1.  The names of all your creditors
  2. The amount and nature of their claims
  3.  The total amount of income you take in, its source, and frequency
  4. A list of all of your property
  5. All your monthly living expenses in detail

After compiling and submitting all of the required information, you will wait on the court to notify you if your petition is approved or denied, and the bankruptcy procedures will continue from there.

DISCLAIMER: The above blog post is just advice, and you will be better served to call David S. Clark with your bankruptcy questions. This blog contains helpful tips and advice, but is not professional legal advice, and shouldn’t treated as such.

What is Bankruptcy?

By | Understanding Bankruptcy | No Comments
Back to Basics

What is Bankruptcy?

Filing for bankruptcy is an opportunity to start new. While it does affect your credit score for several years, you have the chance to begin rebuilding it as soon as your case is approved and closed.  If you are an individual looking to file bankruptcy, contact your local bankruptcy attorney to help you through the process. Attorneys offer expertise in court and negotiations. They can help you get the best deal from your case and assist you through the legal procedures and terminology that you may not understand.

DISCLAIMER: The following blog post is just advice, and you will be better served to call David S. Clark with your bankruptcy questions. This blog contains helpful tips and advice, but is not professional legal advice, and shouldn’t treated as such.

Need Bankruptcy Help? Call David S. Clark

When you acquire more debt than you and your income can handle, it may be time to file for bankruptcy. It may sound frightening or embarrassing, but the reason the program exists is to help you, not to hurt you.  Bankruptcy is a federal court procedure to help reduce, restructure, and/or eradicate debt. However, this does not mean any debt for any one can be forgiven. There are qualifications one must meet before he or she can file for bankruptcy.

Individuals and businesses who have a debt so large, they are not able to repay it all may be eligible to file. There are different qualifications for each type of bankruptcy. The first and most common type of bankruptcy applies mostly to individuals. It is Chapter 7 bankruptcy, and it allows debts to be forgiven and certain assets to be exempt from liquidation. Your not essential/ non exempt assets will be sold/ obtained to repay some of your debt if possible. The remaining balance will be forgiven.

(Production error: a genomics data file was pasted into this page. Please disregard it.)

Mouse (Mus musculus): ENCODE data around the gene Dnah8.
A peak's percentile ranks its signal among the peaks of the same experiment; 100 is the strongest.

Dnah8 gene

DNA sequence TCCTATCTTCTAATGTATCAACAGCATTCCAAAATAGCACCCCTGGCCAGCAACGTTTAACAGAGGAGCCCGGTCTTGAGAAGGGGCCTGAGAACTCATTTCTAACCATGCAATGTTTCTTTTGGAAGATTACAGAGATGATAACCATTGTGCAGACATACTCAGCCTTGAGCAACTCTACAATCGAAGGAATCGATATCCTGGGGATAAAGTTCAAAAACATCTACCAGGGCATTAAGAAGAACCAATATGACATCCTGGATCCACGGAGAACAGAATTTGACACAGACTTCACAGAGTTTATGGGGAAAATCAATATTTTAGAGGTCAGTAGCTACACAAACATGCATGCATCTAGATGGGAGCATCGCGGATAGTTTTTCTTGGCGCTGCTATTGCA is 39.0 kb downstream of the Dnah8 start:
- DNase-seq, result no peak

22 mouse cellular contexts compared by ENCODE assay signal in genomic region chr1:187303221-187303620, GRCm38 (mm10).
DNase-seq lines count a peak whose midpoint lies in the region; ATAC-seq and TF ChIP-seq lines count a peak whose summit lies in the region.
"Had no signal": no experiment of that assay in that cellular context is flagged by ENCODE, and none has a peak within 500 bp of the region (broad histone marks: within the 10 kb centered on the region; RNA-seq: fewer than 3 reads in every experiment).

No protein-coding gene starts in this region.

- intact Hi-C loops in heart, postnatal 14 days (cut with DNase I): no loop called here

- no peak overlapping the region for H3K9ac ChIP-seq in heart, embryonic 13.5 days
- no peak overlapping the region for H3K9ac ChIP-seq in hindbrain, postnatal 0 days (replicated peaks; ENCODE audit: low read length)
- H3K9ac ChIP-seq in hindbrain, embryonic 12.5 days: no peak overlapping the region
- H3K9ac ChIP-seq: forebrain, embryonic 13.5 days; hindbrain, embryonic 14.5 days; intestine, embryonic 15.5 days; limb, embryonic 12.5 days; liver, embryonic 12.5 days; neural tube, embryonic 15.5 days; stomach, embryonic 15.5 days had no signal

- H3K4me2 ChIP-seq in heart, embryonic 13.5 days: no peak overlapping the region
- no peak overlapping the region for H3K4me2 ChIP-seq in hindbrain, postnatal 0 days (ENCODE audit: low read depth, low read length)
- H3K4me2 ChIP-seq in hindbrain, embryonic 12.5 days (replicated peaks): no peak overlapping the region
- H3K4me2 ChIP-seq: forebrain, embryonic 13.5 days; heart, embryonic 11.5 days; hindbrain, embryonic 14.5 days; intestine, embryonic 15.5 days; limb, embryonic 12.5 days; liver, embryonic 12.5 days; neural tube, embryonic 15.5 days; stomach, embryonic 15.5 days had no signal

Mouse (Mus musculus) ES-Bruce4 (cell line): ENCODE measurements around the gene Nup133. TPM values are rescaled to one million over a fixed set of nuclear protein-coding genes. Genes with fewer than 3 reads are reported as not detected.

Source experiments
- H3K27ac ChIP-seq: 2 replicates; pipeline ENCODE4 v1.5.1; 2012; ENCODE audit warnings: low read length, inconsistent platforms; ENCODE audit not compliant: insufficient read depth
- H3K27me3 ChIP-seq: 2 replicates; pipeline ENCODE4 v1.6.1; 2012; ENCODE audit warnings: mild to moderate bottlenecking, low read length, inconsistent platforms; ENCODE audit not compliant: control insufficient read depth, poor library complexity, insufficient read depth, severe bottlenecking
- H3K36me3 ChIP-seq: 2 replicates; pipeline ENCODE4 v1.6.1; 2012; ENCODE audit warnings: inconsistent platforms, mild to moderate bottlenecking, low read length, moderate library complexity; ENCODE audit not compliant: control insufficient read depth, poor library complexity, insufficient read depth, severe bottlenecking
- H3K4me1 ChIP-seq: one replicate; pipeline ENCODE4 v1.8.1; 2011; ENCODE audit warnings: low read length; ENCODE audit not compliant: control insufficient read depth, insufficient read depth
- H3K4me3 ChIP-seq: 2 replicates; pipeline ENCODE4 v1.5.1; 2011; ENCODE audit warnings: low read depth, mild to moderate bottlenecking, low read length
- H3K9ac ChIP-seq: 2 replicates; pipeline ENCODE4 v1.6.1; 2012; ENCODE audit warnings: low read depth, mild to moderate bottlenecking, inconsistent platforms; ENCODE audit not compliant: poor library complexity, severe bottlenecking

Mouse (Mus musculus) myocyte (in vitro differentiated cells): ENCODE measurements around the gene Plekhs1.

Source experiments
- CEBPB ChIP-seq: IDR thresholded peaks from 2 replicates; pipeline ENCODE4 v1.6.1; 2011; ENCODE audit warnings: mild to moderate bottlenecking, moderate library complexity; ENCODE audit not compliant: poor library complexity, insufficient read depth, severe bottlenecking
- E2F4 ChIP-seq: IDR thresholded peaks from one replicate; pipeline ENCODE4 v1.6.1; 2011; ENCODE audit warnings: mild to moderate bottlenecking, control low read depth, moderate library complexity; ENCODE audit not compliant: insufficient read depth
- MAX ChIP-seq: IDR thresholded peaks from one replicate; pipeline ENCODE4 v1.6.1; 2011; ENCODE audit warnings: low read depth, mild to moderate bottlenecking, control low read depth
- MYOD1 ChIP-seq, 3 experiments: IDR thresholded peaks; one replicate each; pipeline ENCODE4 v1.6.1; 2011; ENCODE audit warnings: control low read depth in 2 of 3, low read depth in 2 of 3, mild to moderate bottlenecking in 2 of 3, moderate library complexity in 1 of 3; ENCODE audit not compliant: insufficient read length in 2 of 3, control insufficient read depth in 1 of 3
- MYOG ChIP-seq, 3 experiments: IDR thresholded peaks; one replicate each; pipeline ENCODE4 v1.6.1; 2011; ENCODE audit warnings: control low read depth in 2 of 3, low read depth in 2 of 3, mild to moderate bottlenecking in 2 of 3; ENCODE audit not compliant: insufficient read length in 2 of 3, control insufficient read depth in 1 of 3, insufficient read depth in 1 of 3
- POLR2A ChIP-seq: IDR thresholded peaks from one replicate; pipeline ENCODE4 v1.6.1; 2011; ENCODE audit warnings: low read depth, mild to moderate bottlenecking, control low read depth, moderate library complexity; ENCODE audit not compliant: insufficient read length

Chapter 13 bankruptcy is sometimes known as “wage-earner’s” bankruptcy. Your debt cannot exceed a certain amount, and you will create a 3-5 year payment plan. If your payment plan is successful, the remainder of your debts will be forgiven. An important note, these bankruptcy reports will stay on your record either 7 (chapter 13) or 10 years (chapter 7). Which makes purchasing a new line of credit or finding a new job much more difficult. 

Although Chapter 7 and Chapter 13 are the most popular forms of bankruptcy, there are a few other forms that aid individuals and businesses in more specific cases. Chapter 9 applies to cities and towns to protect them from creditors as they develop a plan to repay their debts. Chapter 11, also known as “reorganization bankruptcy”, allows businesses to continue serving customers while figuring out a payment plan. Chapter 12 is a lot different than the others. It is specifically applicable to family farmers and fishermen who make no more than $4.07 million for farmers or $1.87 million for fishermen. These filers will have a payment plan that must be completed within five years (with seasonal consideration). Finally, for those with debts and assets in both the United States and another country or countries, there is Chapter 15 bankruptcy. The U.S. court will handle the case regarding the assets and debts in the United States only.

Bankruptcy does not discharge the following types of debt: federal student loans, taxes, alimony and child support, debt acquired after filing for bankruptcy, and some debt if acquired 6 months prior to filing. It also does not eliminate debt from fraudulent loans or personal injury from driving while intoxicated. It also does not release a co-signer from his or her responsibility to pay your loan in full or in part, if you fail to do so. 

DISCLAIMER: The above blog post is just advice, and you will be better served to call David S. Clark with your bankruptcy questions. This blog contains helpful tips and advice, but is not professional legal advice, and shouldn’t treated as such.